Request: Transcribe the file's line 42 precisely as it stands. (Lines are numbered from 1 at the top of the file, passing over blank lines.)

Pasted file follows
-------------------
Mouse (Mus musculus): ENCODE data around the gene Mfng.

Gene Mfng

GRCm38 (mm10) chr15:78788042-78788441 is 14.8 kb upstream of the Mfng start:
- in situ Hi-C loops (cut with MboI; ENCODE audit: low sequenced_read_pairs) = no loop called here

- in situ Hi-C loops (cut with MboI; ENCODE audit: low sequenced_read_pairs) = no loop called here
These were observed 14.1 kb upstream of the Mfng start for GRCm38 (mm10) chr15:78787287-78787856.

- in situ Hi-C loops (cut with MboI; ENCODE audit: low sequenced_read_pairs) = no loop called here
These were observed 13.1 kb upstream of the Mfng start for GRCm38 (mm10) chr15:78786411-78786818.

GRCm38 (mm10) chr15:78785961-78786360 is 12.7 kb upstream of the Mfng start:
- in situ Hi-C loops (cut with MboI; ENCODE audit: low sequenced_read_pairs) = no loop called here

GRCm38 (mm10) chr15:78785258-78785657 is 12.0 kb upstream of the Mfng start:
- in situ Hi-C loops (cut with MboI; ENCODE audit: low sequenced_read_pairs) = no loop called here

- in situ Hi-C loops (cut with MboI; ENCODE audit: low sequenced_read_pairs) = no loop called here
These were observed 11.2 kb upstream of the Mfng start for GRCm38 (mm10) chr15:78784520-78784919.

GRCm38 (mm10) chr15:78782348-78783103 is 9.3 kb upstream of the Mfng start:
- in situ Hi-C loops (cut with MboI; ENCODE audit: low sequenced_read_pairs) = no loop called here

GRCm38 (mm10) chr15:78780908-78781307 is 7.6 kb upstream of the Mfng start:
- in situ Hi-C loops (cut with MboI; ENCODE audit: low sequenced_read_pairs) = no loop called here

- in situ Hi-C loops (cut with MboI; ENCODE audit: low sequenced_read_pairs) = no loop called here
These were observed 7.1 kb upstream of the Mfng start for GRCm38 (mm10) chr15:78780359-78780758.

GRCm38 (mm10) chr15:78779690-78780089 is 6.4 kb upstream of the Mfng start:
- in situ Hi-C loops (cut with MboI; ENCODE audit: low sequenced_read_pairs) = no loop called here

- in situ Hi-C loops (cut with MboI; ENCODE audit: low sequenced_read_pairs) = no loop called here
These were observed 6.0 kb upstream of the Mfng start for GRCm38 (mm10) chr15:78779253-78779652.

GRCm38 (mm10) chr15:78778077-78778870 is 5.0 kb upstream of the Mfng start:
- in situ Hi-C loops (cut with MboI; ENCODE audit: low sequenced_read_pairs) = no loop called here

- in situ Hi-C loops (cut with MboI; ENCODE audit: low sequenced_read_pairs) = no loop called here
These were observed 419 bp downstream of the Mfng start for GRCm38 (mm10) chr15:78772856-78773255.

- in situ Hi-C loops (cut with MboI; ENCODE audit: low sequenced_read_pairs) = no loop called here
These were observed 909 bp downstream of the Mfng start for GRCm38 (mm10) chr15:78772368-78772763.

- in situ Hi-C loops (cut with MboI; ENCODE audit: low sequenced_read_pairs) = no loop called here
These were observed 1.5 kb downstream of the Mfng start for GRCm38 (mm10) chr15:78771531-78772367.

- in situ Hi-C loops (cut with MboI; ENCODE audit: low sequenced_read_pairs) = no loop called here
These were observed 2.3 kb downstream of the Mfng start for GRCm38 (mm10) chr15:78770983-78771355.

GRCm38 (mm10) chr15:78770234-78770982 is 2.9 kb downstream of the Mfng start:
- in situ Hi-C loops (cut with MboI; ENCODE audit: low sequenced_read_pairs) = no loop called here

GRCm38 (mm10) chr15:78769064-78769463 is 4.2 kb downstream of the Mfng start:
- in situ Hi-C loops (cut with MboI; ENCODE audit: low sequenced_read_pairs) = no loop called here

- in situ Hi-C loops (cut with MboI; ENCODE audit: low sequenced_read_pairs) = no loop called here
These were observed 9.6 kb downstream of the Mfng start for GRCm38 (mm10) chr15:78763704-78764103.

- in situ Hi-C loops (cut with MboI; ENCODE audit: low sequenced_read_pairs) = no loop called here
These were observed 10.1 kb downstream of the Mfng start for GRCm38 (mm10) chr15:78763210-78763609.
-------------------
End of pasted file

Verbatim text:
These were observed 10.1 kb downstream of the Mfng start for GRCm38 (mm10) chr15:78763210-78763609.